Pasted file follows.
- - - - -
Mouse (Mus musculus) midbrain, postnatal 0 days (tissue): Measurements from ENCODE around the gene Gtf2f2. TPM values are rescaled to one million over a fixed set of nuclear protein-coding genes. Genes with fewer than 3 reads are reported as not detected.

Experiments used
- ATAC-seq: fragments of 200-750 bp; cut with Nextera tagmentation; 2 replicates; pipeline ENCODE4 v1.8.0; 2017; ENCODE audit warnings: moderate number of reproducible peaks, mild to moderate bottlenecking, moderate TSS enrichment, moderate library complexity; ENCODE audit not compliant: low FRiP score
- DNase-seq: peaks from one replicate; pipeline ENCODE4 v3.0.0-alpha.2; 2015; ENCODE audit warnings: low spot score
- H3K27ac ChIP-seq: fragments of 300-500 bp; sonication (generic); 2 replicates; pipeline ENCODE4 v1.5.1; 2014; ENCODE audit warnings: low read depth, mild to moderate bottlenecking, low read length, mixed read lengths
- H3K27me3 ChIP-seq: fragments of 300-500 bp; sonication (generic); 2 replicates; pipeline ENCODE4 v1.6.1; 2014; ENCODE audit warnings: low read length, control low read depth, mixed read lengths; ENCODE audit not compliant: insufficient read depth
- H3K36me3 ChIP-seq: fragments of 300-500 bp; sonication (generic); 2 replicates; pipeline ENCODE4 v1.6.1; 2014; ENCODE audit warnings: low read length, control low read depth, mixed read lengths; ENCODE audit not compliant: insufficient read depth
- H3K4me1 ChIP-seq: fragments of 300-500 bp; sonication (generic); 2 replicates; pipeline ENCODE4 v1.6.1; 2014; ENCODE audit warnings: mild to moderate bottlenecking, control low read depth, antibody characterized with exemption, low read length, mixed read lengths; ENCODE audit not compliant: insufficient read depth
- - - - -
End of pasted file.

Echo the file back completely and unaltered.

Mouse (Mus musculus) midbrain, postnatal 0 days (tissue): Measurements from ENCODE around the gene Gtf2f2. TPM values are rescaled to one million over a fixed set of nuclear protein-coding genes. Genes with fewer than 3 reads are reported as not detected.

Experiments used
- ATAC-seq: fragments of 200-750 bp; cut with Nextera tagmentation; 2 replicates; pipeline ENCODE4 v1.8.0; 2017; ENCODE audit warnings: moderate number of reproducible peaks, mild to moderate bottlenecking, moderate TSS enrichment, moderate library complexity; ENCODE audit not compliant: low FRiP score
- DNase-seq: peaks from one replicate; pipeline ENCODE4 v3.0.0-alpha.2; 2015; ENCODE audit warnings: low spot score
- H3K27ac ChIP-seq: fragments of 300-500 bp; sonication (generic); 2 replicates; pipeline ENCODE4 v1.5.1; 2014; ENCODE audit warnings: low read depth, mild to moderate bottlenecking, low read length, mixed read lengths
- H3K27me3 ChIP-seq: fragments of 300-500 bp; sonication (generic); 2 replicates; pipeline ENCODE4 v1.6.1; 2014; ENCODE audit warnings: low read length, control low read depth, mixed read lengths; ENCODE audit not compliant: insufficient read depth
- H3K36me3 ChIP-seq: fragments of 300-500 bp; sonication (generic); 2 replicates; pipeline ENCODE4 v1.6.1; 2014; ENCODE audit warnings: low read length, control low read depth, mixed read lengths; ENCODE audit not compliant: insufficient read depth
- H3K4me1 ChIP-seq: fragments of 300-500 bp; sonication (generic); 2 replicates; pipeline ENCODE4 v1.6.1; 2014; ENCODE audit warnings: mild to moderate bottlenecking, control low read depth, antibody characterized with exemption, low read length, mixed read lengths; ENCODE audit not compliant: insufficient read depth